We listened as they went around the room reporting on the decimation and post Katrina problems of health care, housing, dealing with the “feds” and myriad other topics critical to life in New Orleans; none of these topics had any happy anecdotes. Worse, the trends were not favorable. Complicating the somber reports, there were very few facts available that could be used for prudent decision-making or to measure improvement and hope as things turn around.
I was invited by Dean Whittaker of Whittaker Associates here in Holland, a leading economic development consultant, to spend a week in New Orleans with Greater New Orleans Inc, the regional economic development arm for New Orleans and the ten parishes around the city. Hurricanes and evacuations are not new to the region. The season runs every year from June to November. We had a chance to sit at the vortex of recovery activity with the senior policy makers in the region and to make small offerings for recovery and development in the aftermath of the worst natural disaster in North America.
It will be decades before New Orleans recovers to its former state and it may never happen. The wonderful people we met were working in the face of overpowering adversity to make a difference. Many of our neighbors here in Holland and from around the country have volunteered to go and help in the recovery: a wonderful, national display of charity, care and concern for others. But the problem is vast and the data does not exist to even measure the devastation or provide a basis for a comprehensive redevelopment plan. Poor estimates are all we have. The sobering event for me was the drive around the neighborhoods most affected by Katrina and Rita. Neighborhoods of poor and wealthy; nature did not discriminate between economic strata. It was the markings painted in bold stokes on each of the estimated 250,000 heavily damaged homes showing the date of inspection by FEMA and the Homeland Security, which continually attracted my eye. Among those marks was the circled number in the center, the one that gave a count of the bodies found inside or the possibility of a body in the house; a sobering remembrance of the true wrath of the storms. Even the good news of a zero left a chill inside of me.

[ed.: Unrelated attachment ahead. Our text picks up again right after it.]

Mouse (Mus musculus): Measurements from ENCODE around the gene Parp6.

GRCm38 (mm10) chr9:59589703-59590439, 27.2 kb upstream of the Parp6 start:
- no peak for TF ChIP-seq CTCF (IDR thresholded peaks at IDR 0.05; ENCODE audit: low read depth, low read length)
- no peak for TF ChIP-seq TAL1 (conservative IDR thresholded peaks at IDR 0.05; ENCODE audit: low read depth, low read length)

New York benefited from Mayor Rudi Giuliani; like him or not, he became the hero of 9/11.The personification of leadership in adversity. New Orleans does not have the larger than life hero. The stories, published and televised, seemed to show worst part of humanity not the pulling together of citizens that were wide spread in New York. I am convinced there were many Good Samaritan stories left unreported like the parish council president who commandeered a ferry to pick up those stranded in their homes.
The citizens in New Orleans had another adverse set of post-storm circumstances to contend with: FEMA and The Army Corp of Engineers. New Orleans finds itself in limbo, stalled in the process of redevelopment as the Army Corps of Engineers held up the necessary documentation that would permit rebuilding. The T-shirt shops are rife with obscene references to these federal entities.
There are lessons here. I experienced at least two. The first is the role of volunteers over bureaucracy. One afternoon we were driven around by an articulate, well- educated African American, young professional man employed by the Christian Reformed Church World Relief Committee, Tronn Moller, a person raised in New Orleans. Anyone connected with this young man must feel very good and be proud as he works to connect needs of the displaced with leadership in the community. The afternoon with Tronn was a vivid reminder that any reconstruction of the area required able, young professionals like teachers, doctors, nurses and dentists without whom the any recovery effort is problematic without vital services being performed for those returning. The real reconstruction need here is about people, relationships and community. Second, by its clear absence in New Orleans, I was reminded of the importance of leadership, particularly a strong state and local government and the lack of effectiveness in the federal programs, which are remote from the local problem.
The future is unclear in New Orleans. It all depends on leadership and how people work together; it’s a little like jazz down there on the levee. I am convinced that jazz will still be played, but we do not know what it will sound like, just as the outcome for the region.